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His heart with words,-but what his judginent

Would do, and leave the scorner unrelieved.

These verses are too sad
To send to you, but that I know,
Happy yourself, you feel another's woe.


“Do you not hear the Aziola cry? Methinks she must be nigh,"

Said Mary, as we sate
In dusk, ere the stars were lit, or candles brought;

And I, who thought
This Aziola was some tedious woman,

Asked, “ Who is Aziola ?” How elate
I felt to know that it was nothing human,

No mockery of myself to fear and hate !

And Mary saw my soul, And laughed and said, “Disquiet yourself not,

'Tis nothing but a little downy owl.”

Sad Aziola! many an eventide

Thy music I had heard
By wood and stream, meadow and mountain-side,
And fields and marshes wide-

Such as nor voice, nor lute, nor wind, nor bird,
The soul ever stirred;

Unlike and far sweeter than they all :
Sad Aziola ! from that moment I
Loved thee and thy sad cry.



Nor happiness, nor majesty, nor fame,
Nor peace, nor strength, nor skill in arms or arts,
Shepherd those herds whom tyranny makes tame;
Verse echoes not one beating of their hearts :
History is but the shadow of their shame;
Art veils her glass, or from the pageant starts
As to oblivion their blind millions fleet,
Staining that Heaven with obscene imagery
Of their own likeness. What are numbers, knit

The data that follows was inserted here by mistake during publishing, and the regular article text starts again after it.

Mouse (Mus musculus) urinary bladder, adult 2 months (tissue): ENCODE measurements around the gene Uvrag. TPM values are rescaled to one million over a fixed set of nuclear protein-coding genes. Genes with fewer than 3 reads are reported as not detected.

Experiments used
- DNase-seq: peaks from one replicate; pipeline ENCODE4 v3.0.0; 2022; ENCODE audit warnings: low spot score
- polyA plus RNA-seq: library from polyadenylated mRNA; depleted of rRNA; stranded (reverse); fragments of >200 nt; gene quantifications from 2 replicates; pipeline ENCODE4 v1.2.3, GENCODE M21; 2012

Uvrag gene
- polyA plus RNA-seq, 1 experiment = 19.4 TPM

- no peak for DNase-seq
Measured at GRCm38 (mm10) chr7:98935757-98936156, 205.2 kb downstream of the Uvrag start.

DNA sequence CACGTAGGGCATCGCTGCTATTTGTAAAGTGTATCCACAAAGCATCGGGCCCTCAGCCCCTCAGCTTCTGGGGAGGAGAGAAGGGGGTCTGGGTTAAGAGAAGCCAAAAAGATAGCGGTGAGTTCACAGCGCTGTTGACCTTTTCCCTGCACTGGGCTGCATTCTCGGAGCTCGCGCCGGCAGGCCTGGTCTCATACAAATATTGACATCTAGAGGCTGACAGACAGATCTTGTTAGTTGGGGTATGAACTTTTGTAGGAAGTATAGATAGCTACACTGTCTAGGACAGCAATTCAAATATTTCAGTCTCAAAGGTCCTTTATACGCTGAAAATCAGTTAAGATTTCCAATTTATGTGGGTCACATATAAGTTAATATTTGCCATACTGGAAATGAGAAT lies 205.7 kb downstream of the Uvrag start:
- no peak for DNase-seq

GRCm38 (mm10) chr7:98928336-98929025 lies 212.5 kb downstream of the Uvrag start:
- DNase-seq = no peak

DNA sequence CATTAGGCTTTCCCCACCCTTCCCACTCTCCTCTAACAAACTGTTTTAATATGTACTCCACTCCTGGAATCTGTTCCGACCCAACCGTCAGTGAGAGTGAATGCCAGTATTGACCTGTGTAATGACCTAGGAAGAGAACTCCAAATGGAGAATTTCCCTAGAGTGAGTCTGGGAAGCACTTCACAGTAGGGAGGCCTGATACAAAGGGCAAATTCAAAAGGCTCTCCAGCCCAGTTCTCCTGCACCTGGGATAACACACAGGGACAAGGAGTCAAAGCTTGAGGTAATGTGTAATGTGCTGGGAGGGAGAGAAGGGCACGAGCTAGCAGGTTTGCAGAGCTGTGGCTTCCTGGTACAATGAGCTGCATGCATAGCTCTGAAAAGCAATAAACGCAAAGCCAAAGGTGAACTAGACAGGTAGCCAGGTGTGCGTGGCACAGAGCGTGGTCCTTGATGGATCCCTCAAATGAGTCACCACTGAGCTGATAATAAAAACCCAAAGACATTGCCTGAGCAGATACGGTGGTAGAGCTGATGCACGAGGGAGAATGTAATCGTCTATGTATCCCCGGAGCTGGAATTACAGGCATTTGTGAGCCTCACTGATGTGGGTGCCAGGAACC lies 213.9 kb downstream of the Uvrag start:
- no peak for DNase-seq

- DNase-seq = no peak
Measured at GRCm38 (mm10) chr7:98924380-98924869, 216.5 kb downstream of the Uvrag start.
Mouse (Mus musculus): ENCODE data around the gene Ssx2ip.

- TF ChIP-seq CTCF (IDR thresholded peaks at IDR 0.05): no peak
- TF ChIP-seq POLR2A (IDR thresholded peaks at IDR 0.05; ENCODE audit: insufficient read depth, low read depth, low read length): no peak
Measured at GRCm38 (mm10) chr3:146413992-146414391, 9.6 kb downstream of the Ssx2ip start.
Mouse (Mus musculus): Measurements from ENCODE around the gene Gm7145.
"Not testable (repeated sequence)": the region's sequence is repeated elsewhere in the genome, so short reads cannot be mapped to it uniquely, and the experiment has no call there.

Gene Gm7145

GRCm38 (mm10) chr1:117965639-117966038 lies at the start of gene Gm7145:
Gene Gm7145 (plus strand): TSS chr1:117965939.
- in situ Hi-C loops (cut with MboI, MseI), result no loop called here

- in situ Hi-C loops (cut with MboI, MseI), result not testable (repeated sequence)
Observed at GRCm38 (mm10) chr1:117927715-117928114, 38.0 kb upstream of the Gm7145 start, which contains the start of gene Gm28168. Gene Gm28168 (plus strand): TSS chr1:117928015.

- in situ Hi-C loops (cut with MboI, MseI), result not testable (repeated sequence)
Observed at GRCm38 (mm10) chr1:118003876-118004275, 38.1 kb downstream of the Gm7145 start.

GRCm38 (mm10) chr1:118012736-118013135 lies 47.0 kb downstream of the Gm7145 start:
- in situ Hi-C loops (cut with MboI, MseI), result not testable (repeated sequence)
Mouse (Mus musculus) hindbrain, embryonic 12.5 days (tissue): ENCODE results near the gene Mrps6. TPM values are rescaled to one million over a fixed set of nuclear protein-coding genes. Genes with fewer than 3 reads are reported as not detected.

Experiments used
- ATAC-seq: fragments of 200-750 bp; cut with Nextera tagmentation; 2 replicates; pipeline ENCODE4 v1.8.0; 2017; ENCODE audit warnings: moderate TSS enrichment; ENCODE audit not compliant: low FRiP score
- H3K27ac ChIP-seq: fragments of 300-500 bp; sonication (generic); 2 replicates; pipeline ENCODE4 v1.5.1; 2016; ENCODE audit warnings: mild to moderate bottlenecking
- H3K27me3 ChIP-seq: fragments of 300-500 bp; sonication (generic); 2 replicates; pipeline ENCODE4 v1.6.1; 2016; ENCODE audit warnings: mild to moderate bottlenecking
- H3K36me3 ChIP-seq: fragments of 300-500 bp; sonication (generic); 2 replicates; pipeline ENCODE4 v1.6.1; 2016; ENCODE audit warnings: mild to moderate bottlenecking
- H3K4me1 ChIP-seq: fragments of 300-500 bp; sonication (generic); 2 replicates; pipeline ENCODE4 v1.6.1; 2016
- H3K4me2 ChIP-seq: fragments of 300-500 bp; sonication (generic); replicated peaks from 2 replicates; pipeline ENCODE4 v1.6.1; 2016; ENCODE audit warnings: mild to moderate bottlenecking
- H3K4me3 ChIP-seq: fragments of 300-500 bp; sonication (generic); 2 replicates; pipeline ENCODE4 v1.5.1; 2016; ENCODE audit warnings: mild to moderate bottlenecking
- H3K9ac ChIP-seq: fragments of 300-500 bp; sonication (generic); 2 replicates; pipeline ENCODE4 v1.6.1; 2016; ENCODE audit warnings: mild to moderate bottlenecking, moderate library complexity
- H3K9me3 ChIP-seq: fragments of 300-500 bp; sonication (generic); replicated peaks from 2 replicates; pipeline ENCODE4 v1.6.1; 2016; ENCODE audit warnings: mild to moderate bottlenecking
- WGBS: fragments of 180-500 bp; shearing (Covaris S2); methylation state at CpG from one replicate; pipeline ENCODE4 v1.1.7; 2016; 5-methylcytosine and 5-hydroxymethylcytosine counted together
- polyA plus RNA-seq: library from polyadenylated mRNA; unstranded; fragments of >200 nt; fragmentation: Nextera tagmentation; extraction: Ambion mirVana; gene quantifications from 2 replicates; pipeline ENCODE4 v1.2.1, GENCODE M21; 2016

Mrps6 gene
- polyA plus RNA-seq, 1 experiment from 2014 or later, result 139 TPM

By force or custom? Man who man would be,
Must rule the empire of himself! in it
Must be supreme, establishing his throne
On vanquished will, quelling the anarchy
Of hopes and fears, being himself alone.


O WORLD, O life, O time!
On whose last steps I climb,

Trembling at that where I had stood before ; When will return the glory of your prime ?

No more-oh, never more!

Out of the day and night
A joy has taken flight:

Fresh spring, and summer, and winter boar, Move my faint heart with grief, but with delight

No more-oh, never more!


I ARISE from dreams of thee
In the first sweet sleep of night,
When the winds are breathing low,
And the stars are shining bright.
I arise from dreams of thee,
And a spirit in my feet
Has led me—who knows how ?
To thy chamber window, sweet!

The wandering airs they faint
On the dark, the silent stream;
The champak odours fail

Like sweet thoughts in a dream ;
The nightingale's complaint,
It dies upon her heart,
As I must die on thine,
O beloved as thou art !

O lift me from the grass !
I die, I faint, I fail !
Let thy love in kisses rain
On my lips and eyelids pale.
My cheek is cold and white, alas !
My heart beats loud and fast,
0! press it close to thine again,
Where it will break at last.


The golden gates of sleep unbar

Where strength and beauty, met together, Kindle their image like a star

In a sea of glassy weather!
Night, with all thy stars look down;

Darkness, weep thy holiest dew :
Never smiled the inconstant moon

On a pair so true. Let eyes

not sce their own delight; Haste, swift hour, and thy flight

Oft renew.

Fairies, sprites, and angels, keep her!

Holy stars, permit no wrong!
And return to wake the sleeper,

Dawn, -ere it be long.
O joy ! O fear! what will be done
In the absence of the sun!

Come along!


WHEN passion's trance is overpast.
If tenderness and truth could last
Or live, whilst all wild feelings keep
Some mortal slumber, dark and deep,
I should not weep, I should not weep!

It were enough to feel, to see
Thy soft eyes gazing tenderly,
And dream the rest—and burn and be
The secret food of fires unseen,
Couldst thou but be as thou hast been.

After the slumber of the year
The woodland violets re-appear ;
All things revive in field or grove
And sky and sea, but two, which movo
And form all others, life and love.

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